A DEDICATED scheme for those fleeing Afghanistan will help them avoid the pitfalls of the UK’s asylum system, a Welsh charity working with asylum seekers has said. 

Some 20,000 Afghans are to be welcomed to the UK in coming years as the UK Government unveiled the details of a scheme to provide sanctuary for those most at risk of persecution by the Taliban. 

Details were announced late last night ahead of the recall of Parliament today when MPs will debate the situation in the country after the capital Kabul fell to the Taliban militants on Sunday. 

Boris Johnson has promised that up to 5,000 Afghans can find refuge in the UK this year, with up to 20,000 in the longer term. 

The Prime Minister, who is to address MPs later on the crisis, said: “We owe a debt of gratitude to all those who have worked with us to make Afghanistan a better place over the last 20 years. 

“Many of them, particularly women, are now in urgent need of our help. I am proud that the UK has been able to put in place this route to help them and their families live safely in the UK.” 

The Welsh Refugee Council said a scheme, similar to one introduced to support Syrian refugees in 2015 – which also promised sanctuary to 5,000 people a year for five years – would mean those fleeing the chaos in Afghanistan will be granted refugee status as soon as they enter the UK.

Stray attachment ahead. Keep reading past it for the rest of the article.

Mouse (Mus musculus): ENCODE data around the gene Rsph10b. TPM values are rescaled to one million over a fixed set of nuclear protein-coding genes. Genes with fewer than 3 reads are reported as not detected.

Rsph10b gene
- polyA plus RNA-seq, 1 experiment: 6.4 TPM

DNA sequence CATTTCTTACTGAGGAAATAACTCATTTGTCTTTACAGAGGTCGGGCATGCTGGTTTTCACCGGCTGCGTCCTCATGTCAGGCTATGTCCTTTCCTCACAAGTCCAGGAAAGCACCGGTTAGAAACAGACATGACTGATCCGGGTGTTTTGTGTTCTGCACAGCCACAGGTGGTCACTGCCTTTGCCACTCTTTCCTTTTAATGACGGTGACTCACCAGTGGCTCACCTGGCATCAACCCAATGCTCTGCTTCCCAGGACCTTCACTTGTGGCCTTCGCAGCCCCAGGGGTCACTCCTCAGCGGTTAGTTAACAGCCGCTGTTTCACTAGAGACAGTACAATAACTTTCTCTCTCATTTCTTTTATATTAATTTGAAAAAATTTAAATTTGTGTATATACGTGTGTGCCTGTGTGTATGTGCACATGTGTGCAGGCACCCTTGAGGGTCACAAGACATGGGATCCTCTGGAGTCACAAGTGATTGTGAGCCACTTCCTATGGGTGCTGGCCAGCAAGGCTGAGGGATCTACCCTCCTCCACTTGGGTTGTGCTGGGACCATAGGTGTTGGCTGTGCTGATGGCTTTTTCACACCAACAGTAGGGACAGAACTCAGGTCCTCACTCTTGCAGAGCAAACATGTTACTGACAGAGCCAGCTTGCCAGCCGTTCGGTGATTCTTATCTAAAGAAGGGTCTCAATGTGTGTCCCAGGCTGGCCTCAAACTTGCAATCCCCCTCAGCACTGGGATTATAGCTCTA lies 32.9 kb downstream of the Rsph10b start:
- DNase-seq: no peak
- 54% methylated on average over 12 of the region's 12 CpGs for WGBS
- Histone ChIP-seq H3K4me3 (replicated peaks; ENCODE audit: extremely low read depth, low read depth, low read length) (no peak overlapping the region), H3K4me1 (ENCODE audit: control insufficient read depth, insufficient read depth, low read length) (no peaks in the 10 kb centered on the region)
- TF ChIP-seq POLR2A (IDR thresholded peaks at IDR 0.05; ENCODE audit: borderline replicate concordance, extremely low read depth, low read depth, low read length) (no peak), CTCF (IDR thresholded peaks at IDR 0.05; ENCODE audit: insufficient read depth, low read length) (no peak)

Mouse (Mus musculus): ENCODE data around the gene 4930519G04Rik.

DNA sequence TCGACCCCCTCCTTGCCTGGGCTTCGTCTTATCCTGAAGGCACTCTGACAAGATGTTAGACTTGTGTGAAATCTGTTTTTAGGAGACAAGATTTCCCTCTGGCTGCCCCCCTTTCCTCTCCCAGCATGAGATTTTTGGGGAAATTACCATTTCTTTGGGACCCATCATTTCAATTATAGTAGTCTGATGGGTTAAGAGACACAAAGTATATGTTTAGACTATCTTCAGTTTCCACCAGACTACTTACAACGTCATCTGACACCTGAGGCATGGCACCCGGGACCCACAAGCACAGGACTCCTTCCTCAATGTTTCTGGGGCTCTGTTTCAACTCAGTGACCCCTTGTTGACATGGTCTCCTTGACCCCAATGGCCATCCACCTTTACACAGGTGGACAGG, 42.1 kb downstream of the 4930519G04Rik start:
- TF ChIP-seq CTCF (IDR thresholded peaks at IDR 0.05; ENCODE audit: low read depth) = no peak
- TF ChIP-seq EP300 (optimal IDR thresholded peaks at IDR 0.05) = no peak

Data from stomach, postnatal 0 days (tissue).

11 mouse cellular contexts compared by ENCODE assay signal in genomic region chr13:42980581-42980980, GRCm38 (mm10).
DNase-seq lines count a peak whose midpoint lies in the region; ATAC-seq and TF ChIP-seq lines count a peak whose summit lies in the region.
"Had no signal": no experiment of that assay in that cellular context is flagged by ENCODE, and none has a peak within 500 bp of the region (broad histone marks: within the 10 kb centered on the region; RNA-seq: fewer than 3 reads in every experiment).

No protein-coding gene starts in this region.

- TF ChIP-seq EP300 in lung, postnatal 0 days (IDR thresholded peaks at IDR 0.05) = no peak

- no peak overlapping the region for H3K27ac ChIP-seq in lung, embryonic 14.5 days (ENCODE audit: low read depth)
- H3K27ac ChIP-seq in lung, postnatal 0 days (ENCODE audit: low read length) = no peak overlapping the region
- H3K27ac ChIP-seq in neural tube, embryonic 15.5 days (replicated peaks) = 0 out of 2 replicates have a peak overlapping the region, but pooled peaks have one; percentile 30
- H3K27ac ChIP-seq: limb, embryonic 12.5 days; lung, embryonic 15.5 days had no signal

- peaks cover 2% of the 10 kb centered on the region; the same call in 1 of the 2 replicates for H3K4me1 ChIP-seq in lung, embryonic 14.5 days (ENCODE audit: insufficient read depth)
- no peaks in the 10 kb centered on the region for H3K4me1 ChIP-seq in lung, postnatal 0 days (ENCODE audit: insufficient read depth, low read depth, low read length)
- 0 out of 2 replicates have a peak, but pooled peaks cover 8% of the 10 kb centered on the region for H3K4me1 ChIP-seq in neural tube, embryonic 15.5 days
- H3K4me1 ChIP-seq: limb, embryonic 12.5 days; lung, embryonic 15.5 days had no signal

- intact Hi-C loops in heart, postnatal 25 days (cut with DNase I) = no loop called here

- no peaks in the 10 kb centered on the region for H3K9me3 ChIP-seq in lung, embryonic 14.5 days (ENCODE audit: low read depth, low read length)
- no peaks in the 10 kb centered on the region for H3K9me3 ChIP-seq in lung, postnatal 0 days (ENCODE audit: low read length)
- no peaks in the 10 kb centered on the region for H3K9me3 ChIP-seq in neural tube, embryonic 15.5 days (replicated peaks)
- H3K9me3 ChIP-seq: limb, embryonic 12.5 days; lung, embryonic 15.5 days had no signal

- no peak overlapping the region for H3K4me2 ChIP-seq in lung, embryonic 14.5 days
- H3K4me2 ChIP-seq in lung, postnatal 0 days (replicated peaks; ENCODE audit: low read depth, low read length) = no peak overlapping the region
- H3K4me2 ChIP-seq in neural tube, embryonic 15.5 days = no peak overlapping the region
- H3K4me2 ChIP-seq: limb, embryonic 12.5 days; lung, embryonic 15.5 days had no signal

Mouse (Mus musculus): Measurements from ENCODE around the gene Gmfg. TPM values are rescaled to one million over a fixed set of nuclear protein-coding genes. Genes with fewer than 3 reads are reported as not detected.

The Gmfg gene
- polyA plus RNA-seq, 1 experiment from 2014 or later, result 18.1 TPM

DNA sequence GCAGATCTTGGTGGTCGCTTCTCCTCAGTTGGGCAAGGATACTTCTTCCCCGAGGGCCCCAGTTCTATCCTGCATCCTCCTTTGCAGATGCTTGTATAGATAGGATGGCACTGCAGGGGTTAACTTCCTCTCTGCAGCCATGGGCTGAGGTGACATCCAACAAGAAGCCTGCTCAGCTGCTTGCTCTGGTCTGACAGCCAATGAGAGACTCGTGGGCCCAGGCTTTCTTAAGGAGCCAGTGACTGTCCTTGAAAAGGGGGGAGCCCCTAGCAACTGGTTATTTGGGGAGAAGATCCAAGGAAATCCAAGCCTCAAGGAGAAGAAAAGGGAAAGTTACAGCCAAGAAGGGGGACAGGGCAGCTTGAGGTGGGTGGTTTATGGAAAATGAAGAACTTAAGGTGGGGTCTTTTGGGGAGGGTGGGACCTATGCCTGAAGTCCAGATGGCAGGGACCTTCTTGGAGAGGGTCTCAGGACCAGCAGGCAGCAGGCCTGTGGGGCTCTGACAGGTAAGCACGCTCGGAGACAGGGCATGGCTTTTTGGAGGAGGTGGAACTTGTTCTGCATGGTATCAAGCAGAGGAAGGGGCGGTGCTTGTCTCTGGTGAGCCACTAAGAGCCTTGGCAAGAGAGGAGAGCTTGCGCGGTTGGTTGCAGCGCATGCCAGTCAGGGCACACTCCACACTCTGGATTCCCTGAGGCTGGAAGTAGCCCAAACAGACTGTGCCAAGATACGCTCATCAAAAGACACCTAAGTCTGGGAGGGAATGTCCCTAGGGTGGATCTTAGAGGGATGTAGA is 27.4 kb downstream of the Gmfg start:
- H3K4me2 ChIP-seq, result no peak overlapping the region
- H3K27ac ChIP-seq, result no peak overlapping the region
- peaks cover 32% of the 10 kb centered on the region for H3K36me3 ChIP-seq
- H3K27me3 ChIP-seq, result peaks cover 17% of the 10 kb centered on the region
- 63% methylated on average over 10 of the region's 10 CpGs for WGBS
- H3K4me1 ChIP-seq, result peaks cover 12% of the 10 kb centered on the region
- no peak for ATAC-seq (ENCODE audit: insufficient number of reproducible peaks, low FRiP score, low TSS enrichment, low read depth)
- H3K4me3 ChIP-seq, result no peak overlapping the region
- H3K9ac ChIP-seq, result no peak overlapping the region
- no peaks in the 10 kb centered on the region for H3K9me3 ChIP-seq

“They would be recognised as refugees when they come to the UK, where the normal route is to have to claim asylum,” said Althea Collymore, communications manager for the Welsh Refugee Council. 

“People coming from a managed route won’t have to negotiate the treacherous asylum system.” 

She said the UK Government should also provide reassurance for Afghans already in the UK who have had their claims for asylum rejected. 

The United Nations Convention on Refugees gives everyone the right to claim asylum. In the UK refugee status is awarded if the government is satisfied an asylum seeker is fleeing danger, such as persecution or war, or their life could be in danger in their homeland.